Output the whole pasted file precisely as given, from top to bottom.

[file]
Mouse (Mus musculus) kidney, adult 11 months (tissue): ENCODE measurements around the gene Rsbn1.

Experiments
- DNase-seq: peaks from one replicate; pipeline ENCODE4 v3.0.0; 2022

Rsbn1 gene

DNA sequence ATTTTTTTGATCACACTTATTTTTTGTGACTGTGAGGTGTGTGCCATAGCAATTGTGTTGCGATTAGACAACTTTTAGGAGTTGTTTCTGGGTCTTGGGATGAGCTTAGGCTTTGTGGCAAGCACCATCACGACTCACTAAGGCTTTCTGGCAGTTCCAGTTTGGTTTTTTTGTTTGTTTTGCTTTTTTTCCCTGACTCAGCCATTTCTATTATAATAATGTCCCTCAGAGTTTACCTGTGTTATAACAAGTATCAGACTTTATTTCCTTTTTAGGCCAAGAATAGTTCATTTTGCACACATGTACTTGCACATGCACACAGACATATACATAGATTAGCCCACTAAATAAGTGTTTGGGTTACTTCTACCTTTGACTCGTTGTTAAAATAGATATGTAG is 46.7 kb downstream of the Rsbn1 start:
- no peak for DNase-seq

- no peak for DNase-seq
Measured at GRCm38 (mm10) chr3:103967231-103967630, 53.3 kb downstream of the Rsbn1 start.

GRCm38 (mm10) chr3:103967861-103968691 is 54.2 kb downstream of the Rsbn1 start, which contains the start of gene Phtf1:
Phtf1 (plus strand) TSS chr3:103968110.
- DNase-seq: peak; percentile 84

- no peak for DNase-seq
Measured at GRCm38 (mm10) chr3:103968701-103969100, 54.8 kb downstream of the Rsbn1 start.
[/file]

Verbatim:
Mouse (Mus musculus) kidney, adult 11 months (tissue): ENCODE measurements around the gene Rsbn1.

Experiments
- DNase-seq: peaks from one replicate; pipeline ENCODE4 v3.0.0; 2022

Rsbn1 gene

DNA sequence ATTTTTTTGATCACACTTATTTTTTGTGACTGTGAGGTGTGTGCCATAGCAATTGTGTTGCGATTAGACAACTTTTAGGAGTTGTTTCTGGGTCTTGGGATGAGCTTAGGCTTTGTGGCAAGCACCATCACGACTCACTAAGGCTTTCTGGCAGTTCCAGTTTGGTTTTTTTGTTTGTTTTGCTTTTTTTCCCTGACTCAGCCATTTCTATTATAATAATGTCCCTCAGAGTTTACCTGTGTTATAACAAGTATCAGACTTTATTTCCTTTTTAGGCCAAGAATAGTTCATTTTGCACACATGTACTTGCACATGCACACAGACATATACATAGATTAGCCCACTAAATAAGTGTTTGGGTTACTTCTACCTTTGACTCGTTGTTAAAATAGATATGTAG is 46.7 kb downstream of the Rsbn1 start:
- no peak for DNase-seq

- no peak for DNase-seq
Measured at GRCm38 (mm10) chr3:103967231-103967630, 53.3 kb downstream of the Rsbn1 start.

GRCm38 (mm10) chr3:103967861-103968691 is 54.2 kb downstream of the Rsbn1 start, which contains the start of gene Phtf1:
Phtf1 (plus strand) TSS chr3:103968110.
- DNase-seq: peak; percentile 84

- no peak for DNase-seq
Measured at GRCm38 (mm10) chr3:103968701-103969100, 54.8 kb downstream of the Rsbn1 start.